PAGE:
This is slightly a philosophical and not 100%-hard code-oriented question, but it has to do with programming standards and I hope it fits the rules.

While learning web development, I have always been intrigued by positioning. My first noob websites looked like this:

    <h1> Welcome to my website. </h1>
    <br> <br> <br> <br> <br> <br> <br> <br> <br><br> <br> <br>
    <p> Copyright 2016 </p>

However I always felt uneasy doing this - after all, this tag was almost never used in any professional websites I saw, and after asking this question I understood it did not allow for any additional markup and was not semantic.

I looked for other ways, and then stumbled upon position: absolute. I basically used this by setting manual position for every element on my page because I did not know any other way to use position: absolute and not do it that way. The websites looked fine on my screen but the slightest resize ruined them.

Looking for another solution, I just thought of positioning everything with margin. For example, instead of <br><br> I would do margin-top: 5%. I still do this right now and it feels very wrong.

So I was just looking for general advice -- how does the majority do it? What is best practice? There are apparently hundreds of ways to do it and I've looked through many guides and tutorials but I just don't get CSS positioning.

  • I would steer clear of using absolute positioning for the general layout of a page, as you've said 'the slightest resize ruins them'. The general rule of thumb I tend to follow is build from the top down using margin-bottom to position the following elements, that combined with floats and clears is the best way I find to work, however like everything, it depends very much on the project.
    Jul 29, 2016 at 7:42
  • 1
    why do i feel like this question belongs in some other place Jul 29, 2016 at 7:46
  • @MCMXCII Thanks! Yes, I think I will do that. Positioning with margins alone seems abit hacky to me, but with floats / clears it seems more human.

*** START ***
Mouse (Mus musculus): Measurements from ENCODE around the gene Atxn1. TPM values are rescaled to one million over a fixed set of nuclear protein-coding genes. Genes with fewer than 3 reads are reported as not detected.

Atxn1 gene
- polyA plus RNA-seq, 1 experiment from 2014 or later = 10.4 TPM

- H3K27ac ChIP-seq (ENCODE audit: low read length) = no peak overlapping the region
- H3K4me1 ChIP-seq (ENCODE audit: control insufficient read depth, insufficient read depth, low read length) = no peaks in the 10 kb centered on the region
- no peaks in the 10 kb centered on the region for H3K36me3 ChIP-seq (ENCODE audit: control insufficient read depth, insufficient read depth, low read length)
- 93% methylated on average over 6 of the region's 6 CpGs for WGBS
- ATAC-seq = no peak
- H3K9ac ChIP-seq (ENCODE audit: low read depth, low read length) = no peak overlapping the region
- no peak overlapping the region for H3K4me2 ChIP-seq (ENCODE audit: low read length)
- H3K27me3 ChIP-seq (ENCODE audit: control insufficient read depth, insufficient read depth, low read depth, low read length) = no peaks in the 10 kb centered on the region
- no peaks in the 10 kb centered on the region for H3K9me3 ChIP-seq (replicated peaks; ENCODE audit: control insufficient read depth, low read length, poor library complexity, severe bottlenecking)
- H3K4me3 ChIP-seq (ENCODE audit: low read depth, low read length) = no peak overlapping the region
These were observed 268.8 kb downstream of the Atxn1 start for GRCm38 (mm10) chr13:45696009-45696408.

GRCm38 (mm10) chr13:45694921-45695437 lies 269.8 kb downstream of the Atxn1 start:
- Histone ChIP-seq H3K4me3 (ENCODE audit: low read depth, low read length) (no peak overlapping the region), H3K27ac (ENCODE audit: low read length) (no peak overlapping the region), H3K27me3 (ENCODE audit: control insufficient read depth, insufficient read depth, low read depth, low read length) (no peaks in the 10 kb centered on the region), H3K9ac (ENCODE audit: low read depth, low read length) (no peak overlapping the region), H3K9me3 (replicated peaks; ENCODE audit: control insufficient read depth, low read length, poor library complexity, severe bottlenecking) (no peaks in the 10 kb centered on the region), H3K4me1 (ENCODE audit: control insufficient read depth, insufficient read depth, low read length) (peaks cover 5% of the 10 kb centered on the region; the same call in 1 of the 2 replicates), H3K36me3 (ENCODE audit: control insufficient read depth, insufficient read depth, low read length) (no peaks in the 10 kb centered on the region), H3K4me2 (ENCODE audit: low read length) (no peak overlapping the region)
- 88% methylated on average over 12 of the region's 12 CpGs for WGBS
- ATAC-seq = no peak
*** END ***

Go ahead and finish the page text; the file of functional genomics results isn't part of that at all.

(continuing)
– Joseph
    Jul 29, 2016 at 7:50
  • What is your question?
    – ksav
    Jul 29, 2016 at 7:51
  • 1
    This question is either too broad, opinion based or requires discussion and so is off-topic for Stack Overflow. If you have a specific, answerable, programming issue, please provide full details.
    – Paulie_D
    Jul 29, 2016 at 8:43

5 Answers 5


The four most commonly used position values are initial, relative, absolute and fixed.

The fixed value is used to position an element at a fixed position on the main screen.

The values absolute and relative are used to put an element in a fixed position relative to a parent. You need to define the element as absolute and his parent as relative.

Then you can do something like this:


    <h1> Welcome to my website. </h1>
    <p id="copyright"> Copyright 2016 </p>

For more information see w3schools

  • All the answers are quite good - but this one is "accepted" because it provides an example.
    – Joseph
    Jul 29, 2016 at 8:45

Well thats true if you take position: absolute; your page will never be resizable. If ouy make it with margin it's fine. It's much better than the <br> tag. If you have three 's on one row you can mak float: left; on each <div>. It will fit perfectly. If you zoom out then the fourth <div> on the new row will maybe come up or if you oom in there may be only two div's on a row.

tl;dr Use float: left; for responsive design.


Whatever way you want to choose, the problem is that it should render well on most devices using frameworks like Material Design and Bootstrap will help you achieve that, but I generally go with margins and borders since div's are the building block of most professional websites.


The positon:absolute;mean that the element is positioned relative to its first positioned (not static) ancestor element.

I am agree with @Blue said it's okay to use margin than <br>. You can use float: for responsive design.

  • I know what position: absolute is, and a definition was not exactly what I was looking for. However the float advice is pretty helpful: thanks!
    – Joseph
    Jul 29, 2016 at 7:56

I think the good practice is to use margings for blocks positioning. But when we have some spesial cases - some kinds of elements on page wich out of stream it is necessary to use absolute positioning. But I try to avoid it if it's possible in my work

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